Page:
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Legislature funds health insurance for Kentuckians who make too much to qualify for Medicaid but too little to buy private coverage

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Kentucky is taking advantage of a little-used provision of the 2010 Patient Protection and Affordable Care Act to create a health-insurance plan for Kentuckians who make too much to qualify for free Medicaid coverage but not enough to pay for private insurance. The policy, known as the basic health program, was included in the ACA, but only Minnesota and New York took advantage of it. Kentucky and Oregon are now pursuing this option, Megan Messerly reports for Politico.
The move comes "amid growing concern that the looming end of the Covid-19 public health emergency could result in millions of people being kicked off Medicaid and fear that Obamacare subsidies that helped millions of people buy coverage will expire at the end of 2022," Messerly writes.

The Kentucky General Assembly, led by supermajorities Republicans, approved $4.5 million in state funds and $4.5 million in federal funds in the 2022-24 state budget to set up the program.

Messerly reports that at least 37,000 Kentuckians will be eligible to enroll in the program's plans as soon as next year.

A basic health program offers low-cost insurance for people who make up to twice the federal poverty level – about $55,000 for a family of four – and do not qualify for Medicaid. New York and Minnesota offer plans with little or no premiums, co-pays or deductibles.

While the expansion of Medicaid under the ACA to Kentuckians making up to 138% of the federal poverty line has been criticized by some Republican legislators, this program offers more appeal to them because it is seen a a way for low-wage workers to work more without fear of losing their health insurance because they would no longer qualify for Medicaid.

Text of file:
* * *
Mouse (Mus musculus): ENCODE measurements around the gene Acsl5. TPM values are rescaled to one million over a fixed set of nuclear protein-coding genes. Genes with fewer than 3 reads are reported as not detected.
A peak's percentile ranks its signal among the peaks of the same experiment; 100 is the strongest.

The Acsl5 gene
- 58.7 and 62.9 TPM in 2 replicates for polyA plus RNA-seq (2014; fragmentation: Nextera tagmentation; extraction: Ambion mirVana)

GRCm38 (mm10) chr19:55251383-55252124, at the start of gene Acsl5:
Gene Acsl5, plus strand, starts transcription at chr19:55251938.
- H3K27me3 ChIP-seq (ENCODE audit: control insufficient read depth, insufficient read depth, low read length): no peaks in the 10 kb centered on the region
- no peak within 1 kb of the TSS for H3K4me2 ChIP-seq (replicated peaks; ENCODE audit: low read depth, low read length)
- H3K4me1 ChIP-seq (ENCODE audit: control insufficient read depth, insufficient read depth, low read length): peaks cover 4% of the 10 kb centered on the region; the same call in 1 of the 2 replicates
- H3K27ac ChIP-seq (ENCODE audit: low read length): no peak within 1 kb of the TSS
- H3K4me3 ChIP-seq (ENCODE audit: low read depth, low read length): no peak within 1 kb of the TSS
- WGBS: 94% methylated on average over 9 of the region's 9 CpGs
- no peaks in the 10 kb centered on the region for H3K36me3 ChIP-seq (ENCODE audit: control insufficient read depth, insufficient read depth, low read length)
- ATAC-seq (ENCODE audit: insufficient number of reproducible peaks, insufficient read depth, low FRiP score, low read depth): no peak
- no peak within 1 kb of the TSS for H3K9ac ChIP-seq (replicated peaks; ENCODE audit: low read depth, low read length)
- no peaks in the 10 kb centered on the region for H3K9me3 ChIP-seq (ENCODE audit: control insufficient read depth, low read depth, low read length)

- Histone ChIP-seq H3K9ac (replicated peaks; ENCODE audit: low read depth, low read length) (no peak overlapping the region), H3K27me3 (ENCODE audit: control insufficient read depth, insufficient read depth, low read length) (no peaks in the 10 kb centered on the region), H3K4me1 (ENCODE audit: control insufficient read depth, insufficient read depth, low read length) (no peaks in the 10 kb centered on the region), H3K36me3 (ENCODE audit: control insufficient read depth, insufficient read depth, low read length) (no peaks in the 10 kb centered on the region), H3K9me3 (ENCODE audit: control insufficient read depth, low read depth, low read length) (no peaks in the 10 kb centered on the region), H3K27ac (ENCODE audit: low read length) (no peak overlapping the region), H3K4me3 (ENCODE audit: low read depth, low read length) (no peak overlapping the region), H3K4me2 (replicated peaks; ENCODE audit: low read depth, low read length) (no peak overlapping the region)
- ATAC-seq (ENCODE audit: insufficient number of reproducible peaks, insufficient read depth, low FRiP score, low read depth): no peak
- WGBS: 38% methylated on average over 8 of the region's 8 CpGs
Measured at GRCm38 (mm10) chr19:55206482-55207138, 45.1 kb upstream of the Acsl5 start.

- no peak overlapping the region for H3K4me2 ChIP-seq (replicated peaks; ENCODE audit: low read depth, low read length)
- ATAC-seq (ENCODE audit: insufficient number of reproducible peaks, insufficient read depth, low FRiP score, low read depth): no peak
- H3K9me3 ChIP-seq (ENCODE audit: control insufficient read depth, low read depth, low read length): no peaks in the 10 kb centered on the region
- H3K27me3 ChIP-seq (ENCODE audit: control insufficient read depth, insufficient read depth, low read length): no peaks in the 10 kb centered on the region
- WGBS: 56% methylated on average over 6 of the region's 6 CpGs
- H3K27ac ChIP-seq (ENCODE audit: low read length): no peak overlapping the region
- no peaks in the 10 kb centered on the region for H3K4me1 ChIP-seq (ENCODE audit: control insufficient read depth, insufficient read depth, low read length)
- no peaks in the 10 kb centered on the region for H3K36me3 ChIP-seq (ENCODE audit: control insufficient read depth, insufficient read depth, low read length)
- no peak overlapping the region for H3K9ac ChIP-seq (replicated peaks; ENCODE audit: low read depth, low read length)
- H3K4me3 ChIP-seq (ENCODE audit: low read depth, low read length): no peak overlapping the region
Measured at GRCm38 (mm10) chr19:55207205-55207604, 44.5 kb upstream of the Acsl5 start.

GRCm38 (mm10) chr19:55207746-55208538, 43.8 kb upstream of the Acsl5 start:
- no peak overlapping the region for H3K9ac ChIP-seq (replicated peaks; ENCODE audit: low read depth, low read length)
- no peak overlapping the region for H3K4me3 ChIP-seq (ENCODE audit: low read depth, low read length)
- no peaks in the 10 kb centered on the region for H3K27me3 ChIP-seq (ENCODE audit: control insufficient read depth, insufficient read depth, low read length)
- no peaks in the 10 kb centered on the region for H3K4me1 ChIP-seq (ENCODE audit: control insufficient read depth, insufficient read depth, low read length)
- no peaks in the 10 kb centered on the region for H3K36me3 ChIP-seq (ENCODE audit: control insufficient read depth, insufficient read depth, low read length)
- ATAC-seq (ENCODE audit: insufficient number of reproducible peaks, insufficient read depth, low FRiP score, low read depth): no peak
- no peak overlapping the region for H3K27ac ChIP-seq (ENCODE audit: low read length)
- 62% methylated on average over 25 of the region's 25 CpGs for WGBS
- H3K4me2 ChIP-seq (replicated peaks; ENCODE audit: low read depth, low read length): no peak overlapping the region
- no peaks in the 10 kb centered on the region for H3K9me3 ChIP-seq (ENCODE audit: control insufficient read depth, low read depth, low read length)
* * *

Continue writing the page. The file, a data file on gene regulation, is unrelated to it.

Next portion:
“Kentucky is not known for our great health metrics, and we’re doing our best to really address some of the gaps and the barriers in the system,” Rep. Kim Moser, R-Taylor Mill, told Messerly. “We know that this is the group of people who churn in and out of health coverage.”

Kentucky health advocates have pushed for a basic health plan for years and it's finally gaining some traction.

The plan came form a work group the legislature created to explore establishing a "bridge" insurance plan. The group said a basic plan would “allow individuals who would otherwise lose their health care coverage through Medicaid to be able to accept work and pay raises and take away the disincentive to accept increased pay or work.”

Emily Beauregard, executive director of Kentucky Voices for Health, told Messerly, “It’s clear to see where the gaps lie, and which populations technically have coverage options, but not coverage options that work for them.”

A spokesperson for the Cabinet for Health and Family Services told Messerly that  the goal is to enroll people this fall for coverage starting in January.

Critics of the plan say states should focus on making coverage in federally subsidized plans ("Obamacare") more affordable. Kaiser Permanente told the federal Centers for Medicare and Medicaid Services that the basic plans could undermine the Obamacare program, and hospitals are worried about the plans' reimbursement rates.

The legislature also recently passed House Bill 708, sponsored by Rep. Jonathan Dixon, R-Corydon, that requires the health cabinet to develop a proposal for the establishment of a "benefits cliff" calculator and an online job posting database to help Kentuckians who want to explore the impact on their health insurance benefits of taking a job that offers more money.

A benefit cliff is the loss of eligibility for public assistance due to a wage increase. The law also creates the Benefits Cliff Task Force to examine the impacts of the cliff on workforce participation, employment, wages and other employment issues.

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Written by Melissa Patrick. Cross-posted from Kentucky Health News.

Kentucky Health News

Kentucky Health News is an independent news service of the Institute for Rural Journalism and Community Issues, based in the School of Journalism and Media at the University of Kentucky, with support from the Foundation for a Healthy Kentucky.

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